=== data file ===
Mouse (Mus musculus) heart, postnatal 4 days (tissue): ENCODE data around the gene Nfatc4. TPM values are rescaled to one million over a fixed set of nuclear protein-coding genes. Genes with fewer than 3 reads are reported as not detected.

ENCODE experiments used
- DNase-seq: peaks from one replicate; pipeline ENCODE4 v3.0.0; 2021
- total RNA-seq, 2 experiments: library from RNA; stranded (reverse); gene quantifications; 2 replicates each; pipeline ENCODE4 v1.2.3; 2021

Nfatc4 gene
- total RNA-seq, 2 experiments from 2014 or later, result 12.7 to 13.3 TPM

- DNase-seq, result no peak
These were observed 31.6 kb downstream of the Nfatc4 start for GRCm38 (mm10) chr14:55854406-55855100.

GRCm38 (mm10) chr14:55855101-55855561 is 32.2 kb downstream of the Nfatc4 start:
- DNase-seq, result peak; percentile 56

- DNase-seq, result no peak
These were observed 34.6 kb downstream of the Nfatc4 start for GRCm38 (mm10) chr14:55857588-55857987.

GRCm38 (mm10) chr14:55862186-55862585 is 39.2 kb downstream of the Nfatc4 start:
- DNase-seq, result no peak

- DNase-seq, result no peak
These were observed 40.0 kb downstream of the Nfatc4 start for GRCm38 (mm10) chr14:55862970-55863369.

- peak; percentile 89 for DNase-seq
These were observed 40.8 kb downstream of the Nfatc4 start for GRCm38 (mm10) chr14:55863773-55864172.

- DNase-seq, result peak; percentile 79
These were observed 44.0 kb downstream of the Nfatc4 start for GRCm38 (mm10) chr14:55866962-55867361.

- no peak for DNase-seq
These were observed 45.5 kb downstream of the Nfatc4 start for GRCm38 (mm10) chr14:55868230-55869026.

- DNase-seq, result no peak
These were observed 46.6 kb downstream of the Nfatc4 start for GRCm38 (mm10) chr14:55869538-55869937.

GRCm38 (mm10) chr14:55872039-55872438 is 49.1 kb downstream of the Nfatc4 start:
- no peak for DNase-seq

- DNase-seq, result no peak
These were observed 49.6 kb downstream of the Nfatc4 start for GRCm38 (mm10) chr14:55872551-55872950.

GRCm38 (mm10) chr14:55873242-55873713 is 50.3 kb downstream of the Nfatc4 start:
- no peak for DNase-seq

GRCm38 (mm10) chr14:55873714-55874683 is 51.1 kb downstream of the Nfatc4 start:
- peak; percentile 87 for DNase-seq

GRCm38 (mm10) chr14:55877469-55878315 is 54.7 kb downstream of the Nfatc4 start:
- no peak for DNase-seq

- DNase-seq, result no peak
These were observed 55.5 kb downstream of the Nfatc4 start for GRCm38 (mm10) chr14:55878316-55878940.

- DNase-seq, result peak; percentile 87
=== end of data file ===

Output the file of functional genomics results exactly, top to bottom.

Mouse (Mus musculus) heart, postnatal 4 days (tissue): ENCODE data around the gene Nfatc4. TPM values are rescaled to one million over a fixed set of nuclear protein-coding genes. Genes with fewer than 3 reads are reported as not detected.

ENCODE experiments used
- DNase-seq: peaks from one replicate; pipeline ENCODE4 v3.0.0; 2021
- total RNA-seq, 2 experiments: library from RNA; stranded (reverse); gene quantifications; 2 replicates each; pipeline ENCODE4 v1.2.3; 2021

Nfatc4 gene
- total RNA-seq, 2 experiments from 2014 or later, result 12.7 to 13.3 TPM

- DNase-seq, result no peak
These were observed 31.6 kb downstream of the Nfatc4 start for GRCm38 (mm10) chr14:55854406-55855100.

GRCm38 (mm10) chr14:55855101-55855561 is 32.2 kb downstream of the Nfatc4 start:
- DNase-seq, result peak; percentile 56

- DNase-seq, result no peak
These were observed 34.6 kb downstream of the Nfatc4 start for GRCm38 (mm10) chr14:55857588-55857987.

GRCm38 (mm10) chr14:55862186-55862585 is 39.2 kb downstream of the Nfatc4 start:
- DNase-seq, result no peak

- DNase-seq, result no peak
These were observed 40.0 kb downstream of the Nfatc4 start for GRCm38 (mm10) chr14:55862970-55863369.

- peak; percentile 89 for DNase-seq
These were observed 40.8 kb downstream of the Nfatc4 start for GRCm38 (mm10) chr14:55863773-55864172.

- DNase-seq, result peak; percentile 79
These were observed 44.0 kb downstream of the Nfatc4 start for GRCm38 (mm10) chr14:55866962-55867361.

- no peak for DNase-seq
These were observed 45.5 kb downstream of the Nfatc4 start for GRCm38 (mm10) chr14:55868230-55869026.

- DNase-seq, result no peak
These were observed 46.6 kb downstream of the Nfatc4 start for GRCm38 (mm10) chr14:55869538-55869937.

GRCm38 (mm10) chr14:55872039-55872438 is 49.1 kb downstream of the Nfatc4 start:
- no peak for DNase-seq

- DNase-seq, result no peak
These were observed 49.6 kb downstream of the Nfatc4 start for GRCm38 (mm10) chr14:55872551-55872950.

GRCm38 (mm10) chr14:55873242-55873713 is 50.3 kb downstream of the Nfatc4 start:
- no peak for DNase-seq

GRCm38 (mm10) chr14:55873714-55874683 is 51.1 kb downstream of the Nfatc4 start:
- peak; percentile 87 for DNase-seq

GRCm38 (mm10) chr14:55877469-55878315 is 54.7 kb downstream of the Nfatc4 start:
- no peak for DNase-seq

- DNase-seq, result no peak
These were observed 55.5 kb downstream of the Nfatc4 start for GRCm38 (mm10) chr14:55878316-55878940.

- DNase-seq, result peak; percentile 87